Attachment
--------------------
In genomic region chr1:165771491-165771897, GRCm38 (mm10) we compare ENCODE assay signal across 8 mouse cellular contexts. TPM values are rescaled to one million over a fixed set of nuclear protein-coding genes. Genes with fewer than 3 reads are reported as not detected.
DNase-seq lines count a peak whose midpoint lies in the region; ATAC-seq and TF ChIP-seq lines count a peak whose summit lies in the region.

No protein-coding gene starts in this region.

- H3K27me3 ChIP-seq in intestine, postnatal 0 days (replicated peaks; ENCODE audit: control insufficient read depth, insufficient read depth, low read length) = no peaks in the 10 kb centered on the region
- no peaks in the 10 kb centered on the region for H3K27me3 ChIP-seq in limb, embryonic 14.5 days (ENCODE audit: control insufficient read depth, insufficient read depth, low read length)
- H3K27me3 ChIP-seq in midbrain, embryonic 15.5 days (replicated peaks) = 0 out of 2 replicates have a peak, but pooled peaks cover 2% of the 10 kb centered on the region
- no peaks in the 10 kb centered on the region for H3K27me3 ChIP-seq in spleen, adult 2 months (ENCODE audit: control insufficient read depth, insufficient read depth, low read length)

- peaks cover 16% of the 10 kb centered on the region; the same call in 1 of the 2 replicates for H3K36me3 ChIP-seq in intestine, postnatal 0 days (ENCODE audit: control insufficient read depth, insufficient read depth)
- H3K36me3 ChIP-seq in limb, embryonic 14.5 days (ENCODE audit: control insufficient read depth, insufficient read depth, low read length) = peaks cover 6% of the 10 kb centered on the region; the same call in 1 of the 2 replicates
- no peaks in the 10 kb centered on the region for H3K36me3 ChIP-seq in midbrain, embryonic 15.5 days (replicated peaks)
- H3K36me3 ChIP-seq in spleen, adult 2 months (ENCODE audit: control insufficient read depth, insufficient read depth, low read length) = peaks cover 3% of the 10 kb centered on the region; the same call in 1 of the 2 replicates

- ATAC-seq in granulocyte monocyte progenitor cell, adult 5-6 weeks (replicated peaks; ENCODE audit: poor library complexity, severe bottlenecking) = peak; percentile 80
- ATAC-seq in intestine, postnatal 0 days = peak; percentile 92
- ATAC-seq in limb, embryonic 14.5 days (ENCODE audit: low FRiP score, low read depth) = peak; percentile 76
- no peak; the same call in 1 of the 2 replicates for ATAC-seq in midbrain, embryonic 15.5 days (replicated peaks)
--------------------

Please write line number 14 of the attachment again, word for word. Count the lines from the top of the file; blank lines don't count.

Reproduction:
- ATAC-seq in limb, embryonic 14.5 days (ENCODE audit: low FRiP score, low read depth) = peak; percentile 76